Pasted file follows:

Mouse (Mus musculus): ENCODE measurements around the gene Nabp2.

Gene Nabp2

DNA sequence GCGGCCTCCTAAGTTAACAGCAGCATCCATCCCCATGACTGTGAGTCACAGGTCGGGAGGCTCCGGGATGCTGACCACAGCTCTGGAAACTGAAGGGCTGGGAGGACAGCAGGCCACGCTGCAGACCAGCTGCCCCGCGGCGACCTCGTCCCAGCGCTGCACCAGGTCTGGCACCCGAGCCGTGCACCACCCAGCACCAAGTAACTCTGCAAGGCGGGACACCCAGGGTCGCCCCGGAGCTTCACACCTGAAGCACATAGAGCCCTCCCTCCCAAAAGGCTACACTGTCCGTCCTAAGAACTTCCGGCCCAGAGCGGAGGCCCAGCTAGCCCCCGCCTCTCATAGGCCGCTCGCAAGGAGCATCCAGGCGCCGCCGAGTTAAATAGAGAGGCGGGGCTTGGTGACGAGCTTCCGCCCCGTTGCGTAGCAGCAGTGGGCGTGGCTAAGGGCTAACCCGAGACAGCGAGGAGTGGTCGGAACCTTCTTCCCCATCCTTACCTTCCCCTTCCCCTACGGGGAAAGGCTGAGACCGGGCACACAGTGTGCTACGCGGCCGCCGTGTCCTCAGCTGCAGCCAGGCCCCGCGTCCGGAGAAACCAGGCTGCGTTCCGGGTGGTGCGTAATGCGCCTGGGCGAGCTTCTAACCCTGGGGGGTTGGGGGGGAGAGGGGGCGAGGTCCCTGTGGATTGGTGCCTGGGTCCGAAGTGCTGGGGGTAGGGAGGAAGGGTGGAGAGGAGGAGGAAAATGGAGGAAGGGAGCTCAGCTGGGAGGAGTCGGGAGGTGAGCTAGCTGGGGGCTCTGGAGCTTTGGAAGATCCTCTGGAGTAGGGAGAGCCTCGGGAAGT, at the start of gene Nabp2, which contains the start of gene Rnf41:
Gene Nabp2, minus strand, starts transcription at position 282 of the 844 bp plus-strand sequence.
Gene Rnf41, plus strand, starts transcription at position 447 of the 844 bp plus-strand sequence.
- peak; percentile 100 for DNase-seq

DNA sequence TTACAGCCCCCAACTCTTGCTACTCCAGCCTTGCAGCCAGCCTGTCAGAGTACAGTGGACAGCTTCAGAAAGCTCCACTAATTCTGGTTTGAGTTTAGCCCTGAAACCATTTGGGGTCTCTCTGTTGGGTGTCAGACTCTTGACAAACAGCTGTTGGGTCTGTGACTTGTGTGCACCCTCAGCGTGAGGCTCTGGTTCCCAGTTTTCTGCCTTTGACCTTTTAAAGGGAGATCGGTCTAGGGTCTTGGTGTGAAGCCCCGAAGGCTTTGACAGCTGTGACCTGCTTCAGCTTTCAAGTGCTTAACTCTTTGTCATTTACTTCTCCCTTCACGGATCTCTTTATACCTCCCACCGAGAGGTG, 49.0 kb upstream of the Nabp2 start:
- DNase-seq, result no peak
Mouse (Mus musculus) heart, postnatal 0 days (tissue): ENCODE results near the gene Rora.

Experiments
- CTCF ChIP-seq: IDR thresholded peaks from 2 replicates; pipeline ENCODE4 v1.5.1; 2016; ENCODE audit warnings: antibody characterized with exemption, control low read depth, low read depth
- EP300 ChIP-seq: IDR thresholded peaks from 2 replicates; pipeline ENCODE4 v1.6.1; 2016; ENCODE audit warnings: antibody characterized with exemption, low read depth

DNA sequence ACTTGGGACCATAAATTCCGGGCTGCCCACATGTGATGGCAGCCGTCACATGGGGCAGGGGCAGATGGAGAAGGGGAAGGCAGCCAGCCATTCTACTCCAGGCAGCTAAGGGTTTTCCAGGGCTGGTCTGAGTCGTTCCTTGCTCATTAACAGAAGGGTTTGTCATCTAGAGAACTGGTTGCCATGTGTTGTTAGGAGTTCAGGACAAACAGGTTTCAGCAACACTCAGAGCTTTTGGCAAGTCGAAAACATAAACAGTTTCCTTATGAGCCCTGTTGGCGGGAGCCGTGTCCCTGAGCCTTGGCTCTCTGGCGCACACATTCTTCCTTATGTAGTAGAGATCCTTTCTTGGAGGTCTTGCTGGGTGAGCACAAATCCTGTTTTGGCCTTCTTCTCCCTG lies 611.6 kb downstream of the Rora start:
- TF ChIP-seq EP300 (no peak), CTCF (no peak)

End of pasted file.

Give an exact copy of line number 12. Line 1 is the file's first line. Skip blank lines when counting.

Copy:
- EP300 ChIP-seq: IDR thresholded peaks from 2 replicates; pipeline ENCODE4 v1.6.1; 2016; ENCODE audit warnings: antibody characterized with exemption, low read depth